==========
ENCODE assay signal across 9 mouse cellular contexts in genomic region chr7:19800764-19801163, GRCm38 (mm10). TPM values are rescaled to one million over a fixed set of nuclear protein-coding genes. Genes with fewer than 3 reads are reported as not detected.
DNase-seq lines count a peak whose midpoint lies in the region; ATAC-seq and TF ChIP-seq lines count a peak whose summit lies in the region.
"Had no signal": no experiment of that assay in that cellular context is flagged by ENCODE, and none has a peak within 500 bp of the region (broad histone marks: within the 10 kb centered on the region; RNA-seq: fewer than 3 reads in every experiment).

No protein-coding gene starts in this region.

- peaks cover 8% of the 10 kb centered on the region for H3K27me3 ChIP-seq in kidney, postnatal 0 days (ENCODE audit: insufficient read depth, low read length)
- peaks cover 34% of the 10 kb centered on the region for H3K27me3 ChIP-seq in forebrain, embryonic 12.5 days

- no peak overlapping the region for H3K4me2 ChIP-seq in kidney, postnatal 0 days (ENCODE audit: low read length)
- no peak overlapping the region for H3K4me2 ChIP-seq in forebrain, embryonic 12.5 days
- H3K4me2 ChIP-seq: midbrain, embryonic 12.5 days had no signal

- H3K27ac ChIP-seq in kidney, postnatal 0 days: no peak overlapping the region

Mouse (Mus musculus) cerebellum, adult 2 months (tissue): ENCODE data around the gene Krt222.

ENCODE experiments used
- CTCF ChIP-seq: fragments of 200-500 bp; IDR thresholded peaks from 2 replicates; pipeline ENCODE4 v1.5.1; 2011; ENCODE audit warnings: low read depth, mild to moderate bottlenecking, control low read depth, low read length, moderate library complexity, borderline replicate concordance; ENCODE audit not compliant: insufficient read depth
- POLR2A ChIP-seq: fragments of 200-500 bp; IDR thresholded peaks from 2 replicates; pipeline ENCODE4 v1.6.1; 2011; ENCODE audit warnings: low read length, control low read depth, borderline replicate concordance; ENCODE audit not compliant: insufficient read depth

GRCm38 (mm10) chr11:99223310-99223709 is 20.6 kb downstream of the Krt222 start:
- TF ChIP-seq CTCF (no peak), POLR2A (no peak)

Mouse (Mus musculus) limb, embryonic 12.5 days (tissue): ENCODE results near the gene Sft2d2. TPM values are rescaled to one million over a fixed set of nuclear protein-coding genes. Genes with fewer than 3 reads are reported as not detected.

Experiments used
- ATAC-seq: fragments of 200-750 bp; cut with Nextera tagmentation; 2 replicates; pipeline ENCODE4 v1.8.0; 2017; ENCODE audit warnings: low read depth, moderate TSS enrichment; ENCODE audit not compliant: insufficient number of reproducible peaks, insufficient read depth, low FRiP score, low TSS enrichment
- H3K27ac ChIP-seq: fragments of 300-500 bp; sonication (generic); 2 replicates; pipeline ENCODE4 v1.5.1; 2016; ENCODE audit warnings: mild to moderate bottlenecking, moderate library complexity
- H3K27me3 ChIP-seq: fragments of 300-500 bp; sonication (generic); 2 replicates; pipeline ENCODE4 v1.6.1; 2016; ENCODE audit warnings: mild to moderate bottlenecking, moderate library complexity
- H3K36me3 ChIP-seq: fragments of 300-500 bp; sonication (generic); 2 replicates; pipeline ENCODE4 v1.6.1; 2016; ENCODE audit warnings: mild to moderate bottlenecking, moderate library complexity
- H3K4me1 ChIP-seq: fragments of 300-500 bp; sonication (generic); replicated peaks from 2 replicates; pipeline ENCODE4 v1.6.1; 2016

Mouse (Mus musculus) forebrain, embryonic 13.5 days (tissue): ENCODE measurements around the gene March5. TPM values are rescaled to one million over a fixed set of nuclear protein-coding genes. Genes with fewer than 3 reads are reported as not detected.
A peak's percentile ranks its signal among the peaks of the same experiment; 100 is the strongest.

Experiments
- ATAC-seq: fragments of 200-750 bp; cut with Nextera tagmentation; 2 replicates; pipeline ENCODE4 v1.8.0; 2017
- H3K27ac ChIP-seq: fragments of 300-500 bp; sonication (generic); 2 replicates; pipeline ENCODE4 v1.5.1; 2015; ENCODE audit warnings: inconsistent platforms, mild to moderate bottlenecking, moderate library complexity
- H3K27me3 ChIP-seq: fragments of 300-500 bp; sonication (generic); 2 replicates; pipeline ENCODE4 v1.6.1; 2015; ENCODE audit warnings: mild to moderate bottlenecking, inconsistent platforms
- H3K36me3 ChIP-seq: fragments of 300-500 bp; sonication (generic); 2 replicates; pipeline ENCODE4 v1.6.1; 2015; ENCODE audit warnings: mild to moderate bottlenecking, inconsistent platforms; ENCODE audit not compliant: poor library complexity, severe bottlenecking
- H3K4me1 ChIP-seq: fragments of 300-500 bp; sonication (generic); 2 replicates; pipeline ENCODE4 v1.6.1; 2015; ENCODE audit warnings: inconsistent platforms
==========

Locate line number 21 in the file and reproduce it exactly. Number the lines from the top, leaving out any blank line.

- H3K27me3 ChIP-seq: fragments of 300-500 bp; sonication (generic); 2 replicates; pipeline ENCODE4 v1.6.1; 2016; ENCODE audit warnings: mild to moderate bottlenecking, moderate library complexity